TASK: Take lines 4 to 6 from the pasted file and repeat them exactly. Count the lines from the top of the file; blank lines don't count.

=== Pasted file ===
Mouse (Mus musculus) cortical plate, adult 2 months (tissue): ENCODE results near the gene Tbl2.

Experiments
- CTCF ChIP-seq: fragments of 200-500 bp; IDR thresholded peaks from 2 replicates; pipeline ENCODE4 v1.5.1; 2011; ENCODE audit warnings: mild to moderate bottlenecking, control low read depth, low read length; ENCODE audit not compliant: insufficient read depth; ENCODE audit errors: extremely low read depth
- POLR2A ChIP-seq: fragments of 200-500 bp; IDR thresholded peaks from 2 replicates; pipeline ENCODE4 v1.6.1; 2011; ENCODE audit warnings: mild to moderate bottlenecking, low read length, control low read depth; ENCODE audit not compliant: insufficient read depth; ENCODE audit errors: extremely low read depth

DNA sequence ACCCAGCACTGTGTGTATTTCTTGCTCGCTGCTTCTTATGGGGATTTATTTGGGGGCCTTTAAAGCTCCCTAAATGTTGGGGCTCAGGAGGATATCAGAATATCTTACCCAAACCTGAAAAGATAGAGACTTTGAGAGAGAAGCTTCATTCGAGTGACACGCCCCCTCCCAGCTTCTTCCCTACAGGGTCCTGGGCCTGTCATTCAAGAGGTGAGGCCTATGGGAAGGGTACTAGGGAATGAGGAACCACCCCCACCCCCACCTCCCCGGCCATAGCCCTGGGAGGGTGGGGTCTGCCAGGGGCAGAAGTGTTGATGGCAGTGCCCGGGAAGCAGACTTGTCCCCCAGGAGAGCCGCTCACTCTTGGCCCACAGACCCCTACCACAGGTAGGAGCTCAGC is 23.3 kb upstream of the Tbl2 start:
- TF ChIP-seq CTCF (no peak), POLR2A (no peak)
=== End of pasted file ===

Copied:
- POLR2A ChIP-seq: fragments of 200-500 bp; IDR thresholded peaks from 2 replicates; pipeline ENCODE4 v1.6.1; 2011; ENCODE audit warnings: mild to moderate bottlenecking, low read length, control low read depth; ENCODE audit not compliant: insufficient read depth; ENCODE audit errors: extremely low read depth

DNA sequence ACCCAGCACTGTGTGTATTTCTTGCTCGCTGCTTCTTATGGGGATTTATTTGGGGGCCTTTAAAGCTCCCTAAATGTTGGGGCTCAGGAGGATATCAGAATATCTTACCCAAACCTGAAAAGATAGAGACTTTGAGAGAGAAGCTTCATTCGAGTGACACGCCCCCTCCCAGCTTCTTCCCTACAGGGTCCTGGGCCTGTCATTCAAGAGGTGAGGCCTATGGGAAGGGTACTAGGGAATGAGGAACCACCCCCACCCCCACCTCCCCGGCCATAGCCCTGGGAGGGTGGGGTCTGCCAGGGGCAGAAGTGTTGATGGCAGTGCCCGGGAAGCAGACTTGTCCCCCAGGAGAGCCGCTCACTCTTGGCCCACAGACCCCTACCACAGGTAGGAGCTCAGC is 23.3 kb upstream of the Tbl2 start:
- TF ChIP-seq CTCF (no peak), POLR2A (no peak)